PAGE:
A Thank You to the Women of Our History
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A Thank You to the Women of Our History

You have made many things possible for me.

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A Thank You to the Women of Our History
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While my goal was to write this near the beginning of March, there is never a bad time to write about women's history or the people in it. Now, I cannot begin to know every single woman who made history in our world, nor can I spend countless hours trying, but I can write a letter to the women of the world to say thank you.

To all the women who have ever, and are currently, making differences in the lives of people today: thank you.

Thank you for fighting to give me the right to vote. I am so grateful that on June 4th, 1919 congress passed the amendment that granted women the right to vote. And I am grateful that on August 18th, 1920 the amendment was ratified. To the women who were involved in this movement: thank you. You have made it easier for women to have the right to vote. You have also given me a sense of responsibility to make sure that right is a guarantee to the women (and even men) of minorities who still struggle to cast their ballot. You fighting for me gives me room to continue to fight for them.

But I would also like to thank the women who broke other barriers. Specifically the women who began to write novels. Throughout our history, women have been treated like they are less than a man (it is still happening to this day in many parts of the world). Because of this, women would sometimes use a male pen name so that they could publish their work without judgement. Authors like Aphra Behn, Frances Burney, Elizabeth Carter, and Jane Austen were among some of the earlier novelists, poets, and literary creators of our time. They wrote knowing that they would be judged by their male counterparts, and did so gracefully.

Women like Dorothea Dix, who was important in finding places to help the mentally ill. A woman who "challenged the idea that people with mental disturbances could not be cured or helped." She opened or expanded at least 30 hospitals for the mentally ill, and wrote books for educational purposes along with poetry and novels. Along with this, she also opened a school in her home. Thank you to any woman who has done something similar.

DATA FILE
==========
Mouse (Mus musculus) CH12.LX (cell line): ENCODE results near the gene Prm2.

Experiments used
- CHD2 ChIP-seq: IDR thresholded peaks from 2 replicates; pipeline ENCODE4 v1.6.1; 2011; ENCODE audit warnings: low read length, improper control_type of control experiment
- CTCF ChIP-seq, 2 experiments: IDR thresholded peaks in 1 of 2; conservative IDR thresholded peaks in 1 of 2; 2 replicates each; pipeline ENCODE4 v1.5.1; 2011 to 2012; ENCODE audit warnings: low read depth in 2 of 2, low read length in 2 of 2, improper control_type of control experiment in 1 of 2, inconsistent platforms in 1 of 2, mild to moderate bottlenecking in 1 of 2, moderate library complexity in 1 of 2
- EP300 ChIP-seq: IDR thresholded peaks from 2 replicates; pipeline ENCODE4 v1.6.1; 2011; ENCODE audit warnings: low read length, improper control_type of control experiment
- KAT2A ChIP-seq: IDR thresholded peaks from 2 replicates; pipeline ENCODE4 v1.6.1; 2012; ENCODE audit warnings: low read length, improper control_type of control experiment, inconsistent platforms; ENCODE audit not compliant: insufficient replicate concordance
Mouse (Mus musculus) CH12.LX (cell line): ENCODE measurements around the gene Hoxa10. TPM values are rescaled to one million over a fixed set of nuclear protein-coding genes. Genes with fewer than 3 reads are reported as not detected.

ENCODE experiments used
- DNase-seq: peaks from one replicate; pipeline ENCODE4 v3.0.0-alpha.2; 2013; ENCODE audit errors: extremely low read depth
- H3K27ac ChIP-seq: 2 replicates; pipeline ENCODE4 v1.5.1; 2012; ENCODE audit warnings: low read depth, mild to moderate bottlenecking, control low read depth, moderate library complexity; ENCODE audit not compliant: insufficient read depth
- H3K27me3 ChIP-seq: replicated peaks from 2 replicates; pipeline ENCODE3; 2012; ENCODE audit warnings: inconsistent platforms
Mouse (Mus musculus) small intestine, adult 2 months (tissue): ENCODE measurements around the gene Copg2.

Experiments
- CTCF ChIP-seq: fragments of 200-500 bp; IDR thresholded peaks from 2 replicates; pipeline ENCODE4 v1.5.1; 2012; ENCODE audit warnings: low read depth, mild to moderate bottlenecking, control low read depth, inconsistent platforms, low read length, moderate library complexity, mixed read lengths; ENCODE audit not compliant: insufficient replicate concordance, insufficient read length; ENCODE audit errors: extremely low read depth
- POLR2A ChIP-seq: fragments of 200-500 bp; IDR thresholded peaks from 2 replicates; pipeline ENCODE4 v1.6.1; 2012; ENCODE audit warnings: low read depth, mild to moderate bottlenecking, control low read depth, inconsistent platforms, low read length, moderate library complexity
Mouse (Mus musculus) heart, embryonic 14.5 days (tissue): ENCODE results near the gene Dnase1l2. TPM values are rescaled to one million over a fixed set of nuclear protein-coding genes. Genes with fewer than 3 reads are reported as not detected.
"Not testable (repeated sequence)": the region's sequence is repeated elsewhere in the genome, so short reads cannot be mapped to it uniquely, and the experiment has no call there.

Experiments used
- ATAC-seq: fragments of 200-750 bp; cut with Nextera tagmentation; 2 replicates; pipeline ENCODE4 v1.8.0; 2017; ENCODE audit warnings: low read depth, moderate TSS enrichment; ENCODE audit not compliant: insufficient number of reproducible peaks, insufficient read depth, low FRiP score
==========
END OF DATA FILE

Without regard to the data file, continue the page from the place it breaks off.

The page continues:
Women who worked for women in the future to be able to get a job, run for a political office, and to just exist deserve many thanks. However, girls and women who are fighting today deserve thanks as well.

Rosa Louise Parks, an activist in the civil rights movement, is also a woman to keep in mind and thank during women's history month. She worked in the National Association for the Advancement of Colored People (NAACP's) programs. Parks was arrested for not giving her seat up to a white man, and the response to her arrest was the official start to the civil rights movement.

Harriet Tubman and The Underground Railroad. Tubman was another civil rights activist. She was one of the conductors of the underground railroad to free many black slaves.

Maya Angelou is another notable name from our history. She wrote 36 books, had over 50 honorary doctorate degrees, and was a civil rights activist (among many other things). Angelou was open about being sexually assaulted, which is something that is still kind of "taboo" for some people.

Malala Yousafzai won The Nobel Peace Prize in 2014 with an Indian child rights campaigner. She was born in Pakistan and lived through the Taliban's rise to power. Yousafzai is a survivor of an attempted assassination. The Taliban shot her on the bus when she was going home from school. She is one of the most well-known advocates of women's and girls' rights in the 21st century--specifically with education. She has worked, and continues to work, very hard to promote and find ways to provide education in countries where it is not the norm. She is currently 19 years old. Women like her deserve to be recognized.

There are also girls and women like Jazz Jennings. Jazz is a transgender teen who is 16 years old. She has a show on TLC called "I Am Jazz" that won an award from GLAAD. She also has published a memoir titled: "Being Jazz: My Life As a (Transgender) Teen." Jazz is an LGBT+ rights activist, and she has become a face for the transgender community.

There are so many women in the world who have made a difference for other women, and even men, in the future. To all of those women who worked so hard in the past, thank you. To all of the women who are working hard for us today, thank you. I hope you know how amazing you are and that we would not have what we do if it was not for you.

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This article has not been reviewed by Odyssey HQ and solely reflects the ideas and opinions of the creator.
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